I’ve started work on the story I mentioned, the Lovecraftian take on the comfort women issue. I only have a few bits and snippets written, but the plot is basically fleshed out. The trouble is, I don’t know how to end it, whether to have the character be destroyed mentally in true Lovecraftian fashion, or whether to have her survive and come out of the experience stronger. The first treatment threatens to victimize and objectify. The second runs the risk of trivializing horror and denying the scars the experience invariably left on these women. I’m torn between a couple of endings that seem to be in the middle ground.

    1. Note: I’m not sure why but WordPress is stripping formatting from my comments now. Argh. Will try sort out soon, but in the meantime, will do as below:

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      Yeah, reading Fanon’s The Wretched of the Earth was kinda mind-blowing in how much it clarified. Korea’s resentment of America is, I daresay, a case of blaming someone else for one’s own problems, combined with the way people seem to be trained to naively believe those in power will look out for the good of the powerless. (A handy meme for preventing them rising up and taking power, come to think of it.) College kids today still seem to entertain that naive idea, about the Korean government, which is perplexing until you remember that all the bad-guy-ness got transferred to other states (Japan & America, mainly).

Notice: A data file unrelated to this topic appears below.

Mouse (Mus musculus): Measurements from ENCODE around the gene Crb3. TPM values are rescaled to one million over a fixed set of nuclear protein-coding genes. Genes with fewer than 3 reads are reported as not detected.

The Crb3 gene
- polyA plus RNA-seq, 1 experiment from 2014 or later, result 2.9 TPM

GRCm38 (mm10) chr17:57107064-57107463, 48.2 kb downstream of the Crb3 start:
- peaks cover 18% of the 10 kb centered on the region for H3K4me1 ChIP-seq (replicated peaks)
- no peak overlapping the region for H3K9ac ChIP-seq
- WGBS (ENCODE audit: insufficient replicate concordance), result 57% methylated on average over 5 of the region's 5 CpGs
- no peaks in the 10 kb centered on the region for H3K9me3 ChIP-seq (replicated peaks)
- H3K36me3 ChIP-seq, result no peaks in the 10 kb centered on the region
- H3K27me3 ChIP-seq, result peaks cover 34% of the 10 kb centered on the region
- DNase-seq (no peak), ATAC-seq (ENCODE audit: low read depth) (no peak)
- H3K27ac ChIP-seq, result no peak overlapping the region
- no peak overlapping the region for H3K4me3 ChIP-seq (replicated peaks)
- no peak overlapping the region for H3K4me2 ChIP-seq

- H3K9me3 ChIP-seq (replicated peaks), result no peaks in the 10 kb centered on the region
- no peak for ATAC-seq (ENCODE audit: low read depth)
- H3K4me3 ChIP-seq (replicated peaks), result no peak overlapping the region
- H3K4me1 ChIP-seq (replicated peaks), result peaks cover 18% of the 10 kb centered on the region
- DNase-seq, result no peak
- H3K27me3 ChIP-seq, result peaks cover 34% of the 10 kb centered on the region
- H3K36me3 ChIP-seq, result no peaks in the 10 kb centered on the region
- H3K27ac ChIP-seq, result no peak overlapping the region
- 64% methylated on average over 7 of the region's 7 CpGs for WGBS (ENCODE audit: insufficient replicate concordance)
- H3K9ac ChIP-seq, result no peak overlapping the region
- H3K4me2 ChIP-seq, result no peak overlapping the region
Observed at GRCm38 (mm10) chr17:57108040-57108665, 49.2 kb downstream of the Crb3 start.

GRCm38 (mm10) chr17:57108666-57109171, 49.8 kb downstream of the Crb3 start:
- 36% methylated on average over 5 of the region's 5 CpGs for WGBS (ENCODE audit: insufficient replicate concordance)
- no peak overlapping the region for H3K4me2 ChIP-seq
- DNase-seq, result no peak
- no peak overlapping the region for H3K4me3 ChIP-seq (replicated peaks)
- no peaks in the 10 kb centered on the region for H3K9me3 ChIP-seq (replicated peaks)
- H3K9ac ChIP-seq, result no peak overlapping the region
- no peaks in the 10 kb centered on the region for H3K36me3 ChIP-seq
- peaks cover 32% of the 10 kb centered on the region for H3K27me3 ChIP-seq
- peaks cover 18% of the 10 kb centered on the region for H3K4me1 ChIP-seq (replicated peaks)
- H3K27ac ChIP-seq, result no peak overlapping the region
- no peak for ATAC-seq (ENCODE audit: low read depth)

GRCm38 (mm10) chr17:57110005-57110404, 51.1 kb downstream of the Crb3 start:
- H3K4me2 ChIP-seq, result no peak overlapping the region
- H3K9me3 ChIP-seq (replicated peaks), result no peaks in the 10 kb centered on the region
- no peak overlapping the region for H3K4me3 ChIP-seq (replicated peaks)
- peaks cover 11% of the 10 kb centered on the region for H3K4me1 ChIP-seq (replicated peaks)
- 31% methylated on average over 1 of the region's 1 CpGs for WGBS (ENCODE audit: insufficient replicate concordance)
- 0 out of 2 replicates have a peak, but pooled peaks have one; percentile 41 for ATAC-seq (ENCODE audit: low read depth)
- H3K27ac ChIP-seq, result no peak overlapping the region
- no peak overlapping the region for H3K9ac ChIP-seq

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      Ha, yes, the audience for a novel in both languages would be pretty small… would you consider doing two versions, one in each language, with subtle differences that only someone fluent in both could catch., but which could be enjoyed independently by the poor unwashed monolingual types (like me, essentially).

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      Yeah, it’s hard: one of the more difficult aspects of translating the Lovecraftian mystique to a Korean setting, really. I think somehow one cannot end up stronger after confronting cosmic horror, but I also think victimized objectification isn’t good. I’d search for a third way forward.

      Anyway, I’m curious to see what you come up with… :)